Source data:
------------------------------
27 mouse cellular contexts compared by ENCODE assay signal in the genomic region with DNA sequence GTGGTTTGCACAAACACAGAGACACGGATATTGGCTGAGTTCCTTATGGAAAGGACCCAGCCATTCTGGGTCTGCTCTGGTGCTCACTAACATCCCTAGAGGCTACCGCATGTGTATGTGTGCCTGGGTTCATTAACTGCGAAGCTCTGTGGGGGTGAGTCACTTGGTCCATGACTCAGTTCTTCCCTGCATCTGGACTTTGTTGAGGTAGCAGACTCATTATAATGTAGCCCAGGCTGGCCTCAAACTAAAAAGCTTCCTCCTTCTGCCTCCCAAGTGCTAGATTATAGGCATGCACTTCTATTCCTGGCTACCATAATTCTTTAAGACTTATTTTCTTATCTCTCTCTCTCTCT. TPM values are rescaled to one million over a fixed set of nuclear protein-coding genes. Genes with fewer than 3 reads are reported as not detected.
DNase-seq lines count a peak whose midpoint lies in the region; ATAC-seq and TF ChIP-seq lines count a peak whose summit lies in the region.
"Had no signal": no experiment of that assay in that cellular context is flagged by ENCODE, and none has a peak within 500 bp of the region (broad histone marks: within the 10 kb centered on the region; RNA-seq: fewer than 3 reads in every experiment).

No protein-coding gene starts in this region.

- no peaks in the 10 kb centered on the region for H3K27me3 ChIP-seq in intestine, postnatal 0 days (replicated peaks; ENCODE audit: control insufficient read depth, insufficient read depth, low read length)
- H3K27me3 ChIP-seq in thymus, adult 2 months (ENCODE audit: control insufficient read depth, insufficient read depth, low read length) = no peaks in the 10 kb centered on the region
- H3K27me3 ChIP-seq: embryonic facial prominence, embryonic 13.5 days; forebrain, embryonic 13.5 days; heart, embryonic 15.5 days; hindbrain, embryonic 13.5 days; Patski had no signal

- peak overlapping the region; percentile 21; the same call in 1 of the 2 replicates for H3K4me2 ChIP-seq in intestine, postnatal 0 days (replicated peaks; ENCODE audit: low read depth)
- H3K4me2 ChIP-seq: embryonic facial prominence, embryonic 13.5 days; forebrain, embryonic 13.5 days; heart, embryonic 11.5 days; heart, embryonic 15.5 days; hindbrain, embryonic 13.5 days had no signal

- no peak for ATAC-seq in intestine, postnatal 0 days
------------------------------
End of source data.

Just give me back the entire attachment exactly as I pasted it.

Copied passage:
27 mouse cellular contexts compared by ENCODE assay signal in the genomic region with DNA sequence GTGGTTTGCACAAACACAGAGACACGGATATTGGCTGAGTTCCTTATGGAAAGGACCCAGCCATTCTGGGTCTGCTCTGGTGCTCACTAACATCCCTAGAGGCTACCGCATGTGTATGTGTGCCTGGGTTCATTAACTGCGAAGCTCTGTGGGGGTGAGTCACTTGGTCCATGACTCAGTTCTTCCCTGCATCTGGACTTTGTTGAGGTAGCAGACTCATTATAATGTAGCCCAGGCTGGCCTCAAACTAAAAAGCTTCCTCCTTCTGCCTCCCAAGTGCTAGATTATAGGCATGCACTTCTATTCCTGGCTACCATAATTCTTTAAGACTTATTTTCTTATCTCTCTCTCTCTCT. TPM values are rescaled to one million over a fixed set of nuclear protein-coding genes. Genes with fewer than 3 reads are reported as not detected.
DNase-seq lines count a peak whose midpoint lies in the region; ATAC-seq and TF ChIP-seq lines count a peak whose summit lies in the region.
"Had no signal": no experiment of that assay in that cellular context is flagged by ENCODE, and none has a peak within 500 bp of the region (broad histone marks: within the 10 kb centered on the region; RNA-seq: fewer than 3 reads in every experiment).

No protein-coding gene starts in this region.

- no peaks in the 10 kb centered on the region for H3K27me3 ChIP-seq in intestine, postnatal 0 days (replicated peaks; ENCODE audit: control insufficient read depth, insufficient read depth, low read length)
- H3K27me3 ChIP-seq in thymus, adult 2 months (ENCODE audit: control insufficient read depth, insufficient read depth, low read length) = no peaks in the 10 kb centered on the region
- H3K27me3 ChIP-seq: embryonic facial prominence, embryonic 13.5 days; forebrain, embryonic 13.5 days; heart, embryonic 15.5 days; hindbrain, embryonic 13.5 days; Patski had no signal

- peak overlapping the region; percentile 21; the same call in 1 of the 2 replicates for H3K4me2 ChIP-seq in intestine, postnatal 0 days (replicated peaks; ENCODE audit: low read depth)
- H3K4me2 ChIP-seq: embryonic facial prominence, embryonic 13.5 days; forebrain, embryonic 13.5 days; heart, embryonic 11.5 days; heart, embryonic 15.5 days; hindbrain, embryonic 13.5 days had no signal

- no peak for ATAC-seq in intestine, postnatal 0 days